"substance dependence." DSM-IV-TR at 198-99 (features and
criteria for substance abuse). See also id. at 192-98
(features and criteria for substance dependence), 270-71 (opioid
dependence), 271 (opioid abuse). The citations to these
definitions are not meant to imply that defendant, as plan
administrator, was bound to follow any of them. They are only
cited to show that it is readily possible that "drug abuse," as
used in the Revere Plan, could be construed as not including the
situation of an individual who became addicted to narcotics that
were being prescribed to treat pain. Also, the Revere Plan refers
to "a psychiatric disorder, alcoholism, drug abuse or the use of
any drug other than one administered on a doctor's advice"
(emphasis added). While the underlined phrase should probably be
read as only modifying "any drug" and not "drug abuse" as well, a
decisionmaker construing the meaning of "drug abuse" may properly
construe that term in context and in light of other provisions of the Revere Plan. A rational decisionmaker could consider that the
general exclusion of the effects of drugs prescribed by a doctor
would be consistent with construing drug abuse as not including
becoming addicted to prescribed medications. There is no
indication that defendant actually construed the term "drug
abuse." The April 2001 initial determination implies, without any
discussion, that plaintiff had a narcotics addiction that
constituted drug abuse.
As the Seventh Circuit has stated, the administrator must
provide "a statement of reasons that allows a clear and precise
understanding of the grounds for the administrator's position
sufficient to permit effective review." Hackett,
315 F.3d at 775. Here, it is not at all evident that the administrator
actually considered whether becoming addicted to prescribed
medications falls within the definition of drug abuse. Because
the Revere Plan does not expressly define "drug abuse" and
because it is not at all obvious that plaintiff's type of
addiction constitutes drug abuse, it was incumbent upon the
administrator to adequately articulate its decision on this
issue. The April 2001 determination does not discuss the issue;
the October 2001 appellate determination does not even mention
the drug issue, narcotics, or the 24-month limitation; and the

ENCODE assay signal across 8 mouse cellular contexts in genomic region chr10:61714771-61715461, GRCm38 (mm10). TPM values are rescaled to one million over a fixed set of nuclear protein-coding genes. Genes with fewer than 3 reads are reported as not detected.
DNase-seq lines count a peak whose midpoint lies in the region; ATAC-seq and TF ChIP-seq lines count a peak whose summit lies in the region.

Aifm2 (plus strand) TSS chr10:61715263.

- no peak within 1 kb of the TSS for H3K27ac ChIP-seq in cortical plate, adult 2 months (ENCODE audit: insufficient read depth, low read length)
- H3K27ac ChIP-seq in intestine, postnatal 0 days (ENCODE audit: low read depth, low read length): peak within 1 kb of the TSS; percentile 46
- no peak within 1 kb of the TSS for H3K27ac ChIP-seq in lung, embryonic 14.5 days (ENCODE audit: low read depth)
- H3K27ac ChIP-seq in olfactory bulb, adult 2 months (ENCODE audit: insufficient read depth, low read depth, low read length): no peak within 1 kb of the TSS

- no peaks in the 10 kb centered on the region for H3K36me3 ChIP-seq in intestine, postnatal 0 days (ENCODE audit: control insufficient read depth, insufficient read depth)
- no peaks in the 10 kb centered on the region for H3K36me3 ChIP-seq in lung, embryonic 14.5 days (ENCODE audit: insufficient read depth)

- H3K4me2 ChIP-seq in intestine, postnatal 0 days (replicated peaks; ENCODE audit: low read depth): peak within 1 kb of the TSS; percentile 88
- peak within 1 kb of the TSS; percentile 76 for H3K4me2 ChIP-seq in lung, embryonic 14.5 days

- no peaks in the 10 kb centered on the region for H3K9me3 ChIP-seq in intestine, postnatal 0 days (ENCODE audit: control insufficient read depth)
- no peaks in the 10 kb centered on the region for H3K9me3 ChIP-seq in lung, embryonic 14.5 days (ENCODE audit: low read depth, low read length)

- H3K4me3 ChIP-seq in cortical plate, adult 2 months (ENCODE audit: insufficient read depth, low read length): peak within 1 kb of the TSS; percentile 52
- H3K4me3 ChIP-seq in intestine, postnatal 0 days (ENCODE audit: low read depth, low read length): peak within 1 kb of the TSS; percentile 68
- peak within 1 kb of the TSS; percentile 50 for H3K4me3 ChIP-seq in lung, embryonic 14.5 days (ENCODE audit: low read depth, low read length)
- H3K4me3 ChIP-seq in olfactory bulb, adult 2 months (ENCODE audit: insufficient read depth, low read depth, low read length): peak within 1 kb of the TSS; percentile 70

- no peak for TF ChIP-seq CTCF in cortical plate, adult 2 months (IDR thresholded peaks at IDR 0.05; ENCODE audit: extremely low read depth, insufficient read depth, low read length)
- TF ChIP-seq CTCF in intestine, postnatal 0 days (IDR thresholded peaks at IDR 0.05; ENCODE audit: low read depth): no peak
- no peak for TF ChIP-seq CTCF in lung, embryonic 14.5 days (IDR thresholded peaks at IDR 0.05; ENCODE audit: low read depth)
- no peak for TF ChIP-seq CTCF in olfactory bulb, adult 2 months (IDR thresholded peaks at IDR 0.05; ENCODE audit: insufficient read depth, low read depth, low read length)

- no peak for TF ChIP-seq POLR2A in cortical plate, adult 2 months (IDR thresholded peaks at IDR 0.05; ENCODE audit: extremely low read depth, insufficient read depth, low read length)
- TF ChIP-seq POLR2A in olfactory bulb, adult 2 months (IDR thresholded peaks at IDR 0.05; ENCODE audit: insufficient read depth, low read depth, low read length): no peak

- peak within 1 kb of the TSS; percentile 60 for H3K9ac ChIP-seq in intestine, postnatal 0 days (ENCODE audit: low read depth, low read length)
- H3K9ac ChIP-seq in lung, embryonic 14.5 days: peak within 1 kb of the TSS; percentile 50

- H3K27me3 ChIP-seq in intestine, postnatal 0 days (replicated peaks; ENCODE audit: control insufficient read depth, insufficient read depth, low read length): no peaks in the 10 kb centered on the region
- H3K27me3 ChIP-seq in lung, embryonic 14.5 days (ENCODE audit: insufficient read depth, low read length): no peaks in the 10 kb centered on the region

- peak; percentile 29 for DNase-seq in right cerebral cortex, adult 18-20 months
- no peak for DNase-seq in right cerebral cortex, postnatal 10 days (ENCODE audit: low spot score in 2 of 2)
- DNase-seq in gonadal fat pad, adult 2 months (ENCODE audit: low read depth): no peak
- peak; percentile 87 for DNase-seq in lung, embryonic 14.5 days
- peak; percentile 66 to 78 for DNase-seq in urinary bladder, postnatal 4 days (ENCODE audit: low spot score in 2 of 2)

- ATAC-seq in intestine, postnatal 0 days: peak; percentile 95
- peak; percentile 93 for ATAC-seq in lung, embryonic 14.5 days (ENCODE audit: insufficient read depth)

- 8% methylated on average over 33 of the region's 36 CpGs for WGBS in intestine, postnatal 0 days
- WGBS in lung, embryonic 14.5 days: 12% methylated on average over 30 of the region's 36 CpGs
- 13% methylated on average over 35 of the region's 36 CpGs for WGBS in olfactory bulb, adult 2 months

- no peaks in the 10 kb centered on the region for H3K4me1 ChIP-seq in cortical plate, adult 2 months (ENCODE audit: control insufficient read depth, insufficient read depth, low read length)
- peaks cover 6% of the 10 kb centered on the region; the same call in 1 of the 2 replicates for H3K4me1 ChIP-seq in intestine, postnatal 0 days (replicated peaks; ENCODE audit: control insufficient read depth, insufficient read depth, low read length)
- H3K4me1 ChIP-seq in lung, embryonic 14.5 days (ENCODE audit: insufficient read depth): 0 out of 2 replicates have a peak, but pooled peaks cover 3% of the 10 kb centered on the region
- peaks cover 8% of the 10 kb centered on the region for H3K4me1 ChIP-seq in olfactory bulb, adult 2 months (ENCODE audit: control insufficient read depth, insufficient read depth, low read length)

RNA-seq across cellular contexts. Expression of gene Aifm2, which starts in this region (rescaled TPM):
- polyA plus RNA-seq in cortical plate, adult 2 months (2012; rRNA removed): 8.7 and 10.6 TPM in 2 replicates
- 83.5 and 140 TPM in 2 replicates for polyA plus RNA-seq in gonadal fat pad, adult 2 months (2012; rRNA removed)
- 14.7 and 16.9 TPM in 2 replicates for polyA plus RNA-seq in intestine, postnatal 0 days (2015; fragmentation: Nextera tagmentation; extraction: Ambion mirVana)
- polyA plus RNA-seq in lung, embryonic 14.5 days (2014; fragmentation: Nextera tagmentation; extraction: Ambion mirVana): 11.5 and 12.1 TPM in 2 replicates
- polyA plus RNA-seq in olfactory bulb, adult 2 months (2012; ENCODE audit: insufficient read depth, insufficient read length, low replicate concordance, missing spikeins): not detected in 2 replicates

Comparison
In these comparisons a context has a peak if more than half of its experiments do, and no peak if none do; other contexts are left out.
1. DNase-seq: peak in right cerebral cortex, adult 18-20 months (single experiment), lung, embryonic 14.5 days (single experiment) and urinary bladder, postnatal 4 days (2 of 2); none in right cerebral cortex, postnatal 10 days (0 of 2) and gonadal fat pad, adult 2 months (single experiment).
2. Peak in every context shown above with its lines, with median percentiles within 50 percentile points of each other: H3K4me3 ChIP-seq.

November 2001 appellate determination makes only passing
reference to narcotics without mentioning drug abuse or the 24-month limitation. Because of the failure to address the
meaning of "drug abuse" as used in the Revere Plan, the April
2001 determination was an arbitrary and capricious
discontinuation of benefits.
Neither of the appellate determinations address the
applicability of the 24-month limitation nor whether addiction to
prescribed narcotics constitutes drug abuse. The appellate
determinations simply find that plaintiff was capable of
performing the work of a machine shop supervisor. The October
2001 determination does not acknowledge that narcotics use was
part of the record and the November 2001 determination makes only
passing reference to evidence of narcotics use without
articulating why the use of narcotics was being found not to
affect plaintiff's ability to work. Where the decisionmaker
apparently is placing substantial weight on Dr. Player's finding
of the physical capability to perform work, it was especially
incumbent that the decisionmaker also address Dr. Player's
finding that plaintiff could not perform his occupation because
of narcotics use. See Govindarajan v. FMC Corp.,
932 F.2d 634, 637 (7th Cir. 1991) (administrator may not simply rely on
portions of physician's records that supported denying benefits);
Halpin v. W.W. Grainger, Inc., 962 F.2d 685, 695 (7th Cir.
1992) (administrator must articulate its basis for rejecting
contrary medical evidence); DiPietro v. Prudential Insurance Co.
of America, 2004 WL 626818 *7-8, 11 (N.D. Ill. March 26, 2004)
(selective reliance on medical evidence); Hillock v. Continental
Casualty Co., 2004 WL 434217 *8 (N.D. Ill. March 2, 2004)
(same). This is especially true where, as here, the previous
determination by the administrator had adopted the additional
finding of Dr. Player.
Defendant's decision to discontinue benefits was arbitrary and
capricious. Because this was an improper discontinuation of
benefits, not simply a denial of an initial application for
benefits, the appropriate remedy is to order the reinstatement of
benefits. See Hackett, 315 F.3d at 775-77. Defendant will be
ordered to reinstate benefits and pay any back benefits that may
be due. To the extent plaintiff has reached an age when he is no
longer eligible for disability benefits, defendant need only pay
back benefits covering the time period until such discontinuation
date. Defendant is not prohibited from instituting new
administrative proceedings to determine whether plaintiff is
still disabled and entitled to further benefits. See id. at
IT IS THEREFORE ORDERED that defendant's motion for summary
judgment  is denied. The Clerk of the Court is directed to
enter judgment in favor of plaintiff and against defendant
ordering that, within 45 days of the entry of judgment, defendant
(a) reinstate plaintiff's disability benefits and (b) pay plaintiff back disability benefits from April 10, 2001
until the reinstatement date.